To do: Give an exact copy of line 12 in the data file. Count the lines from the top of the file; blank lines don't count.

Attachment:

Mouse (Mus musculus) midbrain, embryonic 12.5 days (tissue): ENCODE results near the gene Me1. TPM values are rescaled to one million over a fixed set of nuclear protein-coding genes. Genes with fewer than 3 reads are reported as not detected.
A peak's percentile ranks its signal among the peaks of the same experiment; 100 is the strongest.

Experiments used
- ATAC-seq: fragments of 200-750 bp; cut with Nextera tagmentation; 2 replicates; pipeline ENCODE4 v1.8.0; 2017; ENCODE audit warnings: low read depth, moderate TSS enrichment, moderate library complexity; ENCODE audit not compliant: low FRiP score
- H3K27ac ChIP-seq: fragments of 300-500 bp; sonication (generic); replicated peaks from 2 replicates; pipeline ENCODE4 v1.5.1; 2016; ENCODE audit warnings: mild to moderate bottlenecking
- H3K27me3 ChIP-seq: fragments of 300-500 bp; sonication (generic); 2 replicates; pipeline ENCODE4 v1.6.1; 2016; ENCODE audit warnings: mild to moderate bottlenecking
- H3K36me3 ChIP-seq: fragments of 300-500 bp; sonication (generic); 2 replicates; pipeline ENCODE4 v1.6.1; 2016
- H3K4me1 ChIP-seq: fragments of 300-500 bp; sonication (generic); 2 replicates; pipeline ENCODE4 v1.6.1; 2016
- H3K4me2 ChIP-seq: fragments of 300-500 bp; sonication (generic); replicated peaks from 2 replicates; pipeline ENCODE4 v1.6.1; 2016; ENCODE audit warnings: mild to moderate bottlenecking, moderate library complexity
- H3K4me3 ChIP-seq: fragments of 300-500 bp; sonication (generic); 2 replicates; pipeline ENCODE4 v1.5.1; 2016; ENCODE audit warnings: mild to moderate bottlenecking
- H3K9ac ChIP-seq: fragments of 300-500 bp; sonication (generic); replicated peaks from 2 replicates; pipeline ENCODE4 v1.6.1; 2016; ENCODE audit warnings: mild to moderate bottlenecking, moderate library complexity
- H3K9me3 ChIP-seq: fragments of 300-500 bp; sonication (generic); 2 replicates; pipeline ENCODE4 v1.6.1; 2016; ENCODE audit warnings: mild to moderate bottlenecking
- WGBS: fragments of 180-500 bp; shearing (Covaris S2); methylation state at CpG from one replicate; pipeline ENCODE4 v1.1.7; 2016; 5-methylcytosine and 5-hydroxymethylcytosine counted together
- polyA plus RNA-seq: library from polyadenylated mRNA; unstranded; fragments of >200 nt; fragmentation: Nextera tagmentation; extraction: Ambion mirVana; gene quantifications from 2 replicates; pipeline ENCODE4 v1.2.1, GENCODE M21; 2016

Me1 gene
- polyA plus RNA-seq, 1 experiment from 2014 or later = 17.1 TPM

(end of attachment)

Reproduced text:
- H3K9me3 ChIP-seq: fragments of 300-500 bp; sonication (generic); 2 replicates; pipeline ENCODE4 v1.6.1; 2016; ENCODE audit warnings: mild to moderate bottlenecking